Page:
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February 11th 1918 - Letter from Cyril Sladden to his fiancée, Mela Brown Constable

11th February 1918
Correspondence From
Cyril Sladden
Correspondence To
Mela Brown Constable, Unit Administrator WAAC, Somerfield (sic) Hostel WAAC, Manor Hill, Sutton Coldfield; redirected to Handsworth College, Birmingham
Relationship to Letter Addressee
Text of Letter

Monday Feb 11th 1918

My dearest Mela

There are no letters to reply to this week. We have had no news of the next mail for a long time, but it ought to be coming up river by this time I should think.

It has not been a very cheerful week, the weather having been quite unsettled.  It only rained at all heavily one night, but has been showery, dull and often rather cold.  The outlook is improving I think, as it has been sunny most of today though the wind is fairly strong and rather cold, being due north; at any rate it is most unlikely that it will rain while the wind remains where it is.

I ought to have started my letter yesterday, but it was so cheerless a day that I felt quite incapable of writing decently.  I often wonder if after the first irrepressible delight of being home again has subsided a bit I may not find myself hating the weather as I never used to do after all this long experience of nearly perpetual sunshine.  I know I simply hate any rain out here, and even when it is cloudy I am always wishing it would clear altogether.  Of course it is partly due to the fact that in a tropical climate when the weather is not extremely good it is so liable to be extremely bad, and one is a bit nervous of possibilities.  Also a water-tight house that can be relied upon to withstand the weather’s worst possible efforts affords one a very different point of outlook from an unstable and slightly permeable tent or dug out which may blow down or be flooded or collapse in some unforeseen manner.  It is a great thing to know that one can go out and come back to a warm dry furnished room, with fires and hot water and a change of clothes.

Anyhow even if English clouds and rain are depressing at times it will be worth it fifty times over to be back in it again.  And as a matter of fact I have never experienced anything so perfect as England on a real fine day.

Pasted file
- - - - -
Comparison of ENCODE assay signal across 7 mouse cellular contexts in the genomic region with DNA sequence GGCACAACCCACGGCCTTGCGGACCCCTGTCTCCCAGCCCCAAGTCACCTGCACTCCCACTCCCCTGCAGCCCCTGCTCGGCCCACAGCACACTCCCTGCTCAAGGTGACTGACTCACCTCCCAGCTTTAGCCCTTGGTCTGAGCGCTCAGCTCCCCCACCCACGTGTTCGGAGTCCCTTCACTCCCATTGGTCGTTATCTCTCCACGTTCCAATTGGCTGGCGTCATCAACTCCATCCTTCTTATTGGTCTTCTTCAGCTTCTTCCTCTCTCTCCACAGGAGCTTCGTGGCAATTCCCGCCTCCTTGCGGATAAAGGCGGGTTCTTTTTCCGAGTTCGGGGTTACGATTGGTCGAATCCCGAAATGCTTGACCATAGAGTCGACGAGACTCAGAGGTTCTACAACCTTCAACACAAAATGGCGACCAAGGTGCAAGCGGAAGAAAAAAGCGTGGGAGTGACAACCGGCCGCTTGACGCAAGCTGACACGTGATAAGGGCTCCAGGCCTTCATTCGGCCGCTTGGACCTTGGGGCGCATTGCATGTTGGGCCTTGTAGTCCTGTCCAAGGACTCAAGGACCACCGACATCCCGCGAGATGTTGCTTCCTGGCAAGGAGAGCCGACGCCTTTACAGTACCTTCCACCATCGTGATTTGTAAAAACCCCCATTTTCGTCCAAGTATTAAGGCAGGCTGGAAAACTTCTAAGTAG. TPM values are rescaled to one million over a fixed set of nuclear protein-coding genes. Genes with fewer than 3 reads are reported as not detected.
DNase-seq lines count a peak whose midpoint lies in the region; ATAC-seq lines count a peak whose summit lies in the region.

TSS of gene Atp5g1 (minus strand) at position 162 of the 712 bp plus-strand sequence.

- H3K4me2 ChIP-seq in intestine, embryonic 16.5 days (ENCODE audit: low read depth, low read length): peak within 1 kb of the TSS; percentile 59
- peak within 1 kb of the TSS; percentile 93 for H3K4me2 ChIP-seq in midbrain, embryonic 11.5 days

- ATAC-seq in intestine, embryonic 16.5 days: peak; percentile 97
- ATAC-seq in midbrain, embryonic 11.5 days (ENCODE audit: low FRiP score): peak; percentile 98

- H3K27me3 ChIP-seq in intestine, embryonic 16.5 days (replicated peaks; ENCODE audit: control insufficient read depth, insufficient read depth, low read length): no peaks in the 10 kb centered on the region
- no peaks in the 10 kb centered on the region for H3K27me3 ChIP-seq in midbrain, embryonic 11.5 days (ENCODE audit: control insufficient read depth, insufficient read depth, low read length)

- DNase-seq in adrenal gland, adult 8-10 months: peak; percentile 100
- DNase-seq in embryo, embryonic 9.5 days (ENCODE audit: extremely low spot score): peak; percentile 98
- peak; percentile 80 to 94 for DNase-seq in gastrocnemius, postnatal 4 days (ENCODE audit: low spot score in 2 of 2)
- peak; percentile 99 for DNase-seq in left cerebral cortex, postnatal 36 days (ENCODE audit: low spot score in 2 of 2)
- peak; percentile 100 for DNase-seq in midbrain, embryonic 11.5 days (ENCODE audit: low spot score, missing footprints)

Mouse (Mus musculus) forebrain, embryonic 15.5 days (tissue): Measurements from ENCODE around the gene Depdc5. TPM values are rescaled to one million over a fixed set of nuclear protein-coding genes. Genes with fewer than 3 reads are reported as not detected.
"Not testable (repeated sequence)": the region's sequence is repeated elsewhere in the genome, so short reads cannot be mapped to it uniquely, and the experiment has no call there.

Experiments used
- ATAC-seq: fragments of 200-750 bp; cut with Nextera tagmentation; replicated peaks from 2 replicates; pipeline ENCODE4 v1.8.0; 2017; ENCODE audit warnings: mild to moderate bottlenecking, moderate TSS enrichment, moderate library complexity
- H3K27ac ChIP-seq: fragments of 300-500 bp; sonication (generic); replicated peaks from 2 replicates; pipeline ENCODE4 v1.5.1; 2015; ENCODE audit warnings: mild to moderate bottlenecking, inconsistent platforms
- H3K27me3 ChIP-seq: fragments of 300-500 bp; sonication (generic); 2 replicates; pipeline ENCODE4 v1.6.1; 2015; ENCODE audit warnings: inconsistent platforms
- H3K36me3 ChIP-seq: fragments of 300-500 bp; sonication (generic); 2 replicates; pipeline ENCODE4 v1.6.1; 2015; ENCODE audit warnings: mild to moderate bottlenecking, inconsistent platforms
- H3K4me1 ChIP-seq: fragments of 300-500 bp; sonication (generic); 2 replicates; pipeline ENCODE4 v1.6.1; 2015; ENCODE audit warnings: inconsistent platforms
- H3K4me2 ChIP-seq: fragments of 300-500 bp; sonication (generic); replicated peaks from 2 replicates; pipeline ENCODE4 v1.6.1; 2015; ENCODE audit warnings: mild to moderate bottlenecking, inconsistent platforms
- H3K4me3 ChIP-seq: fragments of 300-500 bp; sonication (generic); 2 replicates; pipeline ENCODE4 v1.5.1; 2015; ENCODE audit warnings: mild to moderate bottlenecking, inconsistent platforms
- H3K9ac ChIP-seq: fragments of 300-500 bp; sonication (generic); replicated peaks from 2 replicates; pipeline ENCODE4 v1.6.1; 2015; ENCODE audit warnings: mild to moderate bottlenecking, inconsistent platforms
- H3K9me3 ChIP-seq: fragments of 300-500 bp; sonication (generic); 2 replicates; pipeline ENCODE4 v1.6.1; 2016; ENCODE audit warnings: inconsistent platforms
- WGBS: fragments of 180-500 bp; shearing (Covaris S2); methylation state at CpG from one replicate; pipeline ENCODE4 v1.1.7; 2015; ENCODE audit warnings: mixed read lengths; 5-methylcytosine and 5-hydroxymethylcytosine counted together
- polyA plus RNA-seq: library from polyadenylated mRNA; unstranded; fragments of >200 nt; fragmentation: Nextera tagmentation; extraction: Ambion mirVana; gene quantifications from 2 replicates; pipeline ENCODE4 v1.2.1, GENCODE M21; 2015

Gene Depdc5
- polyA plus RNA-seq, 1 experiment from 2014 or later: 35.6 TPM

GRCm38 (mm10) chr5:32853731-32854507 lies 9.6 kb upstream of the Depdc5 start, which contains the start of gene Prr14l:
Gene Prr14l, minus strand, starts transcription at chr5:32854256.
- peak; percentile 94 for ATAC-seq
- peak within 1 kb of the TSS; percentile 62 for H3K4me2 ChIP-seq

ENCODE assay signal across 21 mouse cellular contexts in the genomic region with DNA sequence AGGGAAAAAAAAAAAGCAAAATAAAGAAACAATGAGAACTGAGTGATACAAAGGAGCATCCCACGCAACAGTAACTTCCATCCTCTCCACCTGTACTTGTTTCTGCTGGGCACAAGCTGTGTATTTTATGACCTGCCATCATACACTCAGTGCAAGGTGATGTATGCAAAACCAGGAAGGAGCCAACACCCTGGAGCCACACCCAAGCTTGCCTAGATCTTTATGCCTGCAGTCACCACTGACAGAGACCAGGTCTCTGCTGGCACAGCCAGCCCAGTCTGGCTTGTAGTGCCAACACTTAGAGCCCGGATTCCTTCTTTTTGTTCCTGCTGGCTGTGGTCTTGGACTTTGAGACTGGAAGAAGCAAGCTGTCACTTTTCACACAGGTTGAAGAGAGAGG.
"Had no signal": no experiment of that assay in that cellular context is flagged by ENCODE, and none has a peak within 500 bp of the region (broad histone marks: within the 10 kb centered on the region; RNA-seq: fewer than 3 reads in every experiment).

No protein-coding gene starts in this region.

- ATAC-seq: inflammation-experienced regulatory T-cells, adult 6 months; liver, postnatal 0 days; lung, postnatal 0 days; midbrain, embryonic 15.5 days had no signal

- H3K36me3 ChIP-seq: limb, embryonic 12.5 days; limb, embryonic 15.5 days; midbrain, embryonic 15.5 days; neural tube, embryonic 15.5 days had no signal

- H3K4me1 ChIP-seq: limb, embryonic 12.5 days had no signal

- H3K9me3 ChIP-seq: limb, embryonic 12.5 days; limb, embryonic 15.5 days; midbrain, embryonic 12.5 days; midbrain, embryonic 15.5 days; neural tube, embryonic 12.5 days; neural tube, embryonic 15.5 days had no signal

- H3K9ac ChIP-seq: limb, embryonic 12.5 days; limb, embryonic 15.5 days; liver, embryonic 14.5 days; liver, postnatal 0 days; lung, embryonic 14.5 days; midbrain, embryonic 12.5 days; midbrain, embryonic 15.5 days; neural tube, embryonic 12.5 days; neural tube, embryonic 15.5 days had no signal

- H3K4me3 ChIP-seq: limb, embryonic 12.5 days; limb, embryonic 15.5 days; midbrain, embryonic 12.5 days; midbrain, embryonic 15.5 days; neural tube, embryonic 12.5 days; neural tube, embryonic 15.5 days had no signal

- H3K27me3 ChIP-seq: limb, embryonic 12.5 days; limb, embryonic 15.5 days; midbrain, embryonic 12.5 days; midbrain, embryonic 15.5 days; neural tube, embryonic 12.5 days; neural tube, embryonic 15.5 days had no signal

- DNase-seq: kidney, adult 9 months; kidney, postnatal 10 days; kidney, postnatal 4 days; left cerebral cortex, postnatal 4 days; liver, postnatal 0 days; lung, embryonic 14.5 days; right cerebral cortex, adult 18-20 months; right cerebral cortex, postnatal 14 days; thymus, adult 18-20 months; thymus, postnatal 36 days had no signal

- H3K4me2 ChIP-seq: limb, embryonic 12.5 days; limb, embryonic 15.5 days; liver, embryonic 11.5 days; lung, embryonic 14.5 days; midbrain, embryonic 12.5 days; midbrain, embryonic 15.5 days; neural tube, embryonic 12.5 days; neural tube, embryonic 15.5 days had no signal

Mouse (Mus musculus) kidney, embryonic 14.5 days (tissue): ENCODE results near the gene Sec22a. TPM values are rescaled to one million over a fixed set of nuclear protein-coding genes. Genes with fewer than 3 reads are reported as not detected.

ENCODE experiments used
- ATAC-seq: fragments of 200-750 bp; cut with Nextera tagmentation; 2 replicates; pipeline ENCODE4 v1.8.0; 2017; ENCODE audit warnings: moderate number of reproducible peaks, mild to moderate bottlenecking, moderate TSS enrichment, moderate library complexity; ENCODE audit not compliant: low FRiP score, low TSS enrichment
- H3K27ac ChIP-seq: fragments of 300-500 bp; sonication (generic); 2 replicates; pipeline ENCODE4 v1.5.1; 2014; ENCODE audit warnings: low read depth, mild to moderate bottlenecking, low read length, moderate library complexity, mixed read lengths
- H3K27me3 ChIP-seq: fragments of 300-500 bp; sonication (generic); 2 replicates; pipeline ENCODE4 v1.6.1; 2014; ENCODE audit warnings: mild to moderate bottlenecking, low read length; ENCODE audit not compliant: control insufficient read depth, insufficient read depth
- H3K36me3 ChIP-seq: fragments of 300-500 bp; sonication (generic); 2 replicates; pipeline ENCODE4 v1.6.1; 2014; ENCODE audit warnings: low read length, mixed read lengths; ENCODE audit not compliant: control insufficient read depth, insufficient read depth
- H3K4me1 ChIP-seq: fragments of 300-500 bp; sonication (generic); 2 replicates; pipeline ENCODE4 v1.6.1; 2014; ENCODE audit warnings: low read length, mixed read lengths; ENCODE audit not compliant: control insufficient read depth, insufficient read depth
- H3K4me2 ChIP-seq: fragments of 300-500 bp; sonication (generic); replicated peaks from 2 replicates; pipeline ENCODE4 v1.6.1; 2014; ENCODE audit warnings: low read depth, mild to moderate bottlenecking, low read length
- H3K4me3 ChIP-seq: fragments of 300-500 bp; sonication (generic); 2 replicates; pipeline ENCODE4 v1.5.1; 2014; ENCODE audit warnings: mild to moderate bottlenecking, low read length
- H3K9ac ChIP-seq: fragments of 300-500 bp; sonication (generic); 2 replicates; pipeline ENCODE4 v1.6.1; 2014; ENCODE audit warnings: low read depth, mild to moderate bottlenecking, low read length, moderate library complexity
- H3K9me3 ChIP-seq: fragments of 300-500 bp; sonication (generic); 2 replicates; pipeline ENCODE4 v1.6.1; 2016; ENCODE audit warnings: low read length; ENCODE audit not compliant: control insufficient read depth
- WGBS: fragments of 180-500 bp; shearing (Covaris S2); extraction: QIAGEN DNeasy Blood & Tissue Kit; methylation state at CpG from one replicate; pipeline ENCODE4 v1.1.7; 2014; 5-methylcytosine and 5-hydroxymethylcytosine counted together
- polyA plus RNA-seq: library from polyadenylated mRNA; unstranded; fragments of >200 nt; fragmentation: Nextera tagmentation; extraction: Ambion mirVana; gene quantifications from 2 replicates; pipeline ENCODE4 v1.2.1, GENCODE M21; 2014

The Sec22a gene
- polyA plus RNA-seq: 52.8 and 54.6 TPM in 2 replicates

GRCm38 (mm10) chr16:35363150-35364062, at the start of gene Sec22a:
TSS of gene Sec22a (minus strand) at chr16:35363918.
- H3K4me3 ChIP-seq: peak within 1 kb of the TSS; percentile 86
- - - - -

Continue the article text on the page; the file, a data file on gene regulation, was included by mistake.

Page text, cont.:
I have to go in to HQ immediately after tea (so very shortly) to attend a lecture for officers on some of the more recent local operations in which we were not directly concerned.  I have been invited to remain there for dinner, so shall be rather late back tonight.  We don’t know yet when we move out of the line; it will depend to some extent upon the weather.  The unit that takes over is to finish firing a musketry course first, and the improvised range facilities are a bit limited and the course takes time.  We are starting some preliminary firing ourselves so far as we are able to manage it, and shall be hard at it I expect as soon as we have been relieved.  The standard of firing soon deteriorates unless men get some range practise at intervals; I don’t think there is any substitute.

Tuesday 12th.  I had quite a pleasant evening at HQ last night, one other company commander stayed to dinner, also the brigade major who had given the lecture.  He is newly appointed to this job, and I had not seen much of him before.  We recently lost our highly appreciated brigade major who went to GHQ staff; we had long expected he was too good a man to be left with us very long.

As I rather anticipated the weather has become perfect again after its relapse of just a week.  It is quite cloudless, and mountains covered with snow are clearly visible in every detail goodness knows how many score of miles away on the north east horizon.

It was very interesting yesterday to hear details of fighting in the hills, which are incidentally most difficult to move in being very rugged and broken and destitute of any semblance of roads, except just about two ancient caravan roads that have been used for thousands of years.

We were asked for a return recently of married NCOs and men from territorial battalions who had been 3 years in the east.  As a matter of fact we have none such; but the significance is that the return was required I believe in connection with sending such men on leave home.  If this is so (and it can hardly be otherwise) it indicates that a real move is being made towards supplying some of the force with leave.  It seems as if the shipping problem is improving slowly.  The weekly returns indicate plenty of arrivals and departures, and the sinkings are much lower than they were.  I believe women can travel to and from India to some extent now, which signifies improvement.

Forgive a rather second rate letter, but the reason is the usual one.  I hope the mail will come in plenty of time for me to reply to it by next mail.  I am not writing home at all this week as there is so little to write about. 

Best love as ever, dear; I wish I could have a good kiss.

Your own affectionate

Cyril E Sladden

Letter Images
Type of Correspondence
Envelope containing 3 sheets of notepaper
Location of Document
Imperial War Museum
Record Office Reference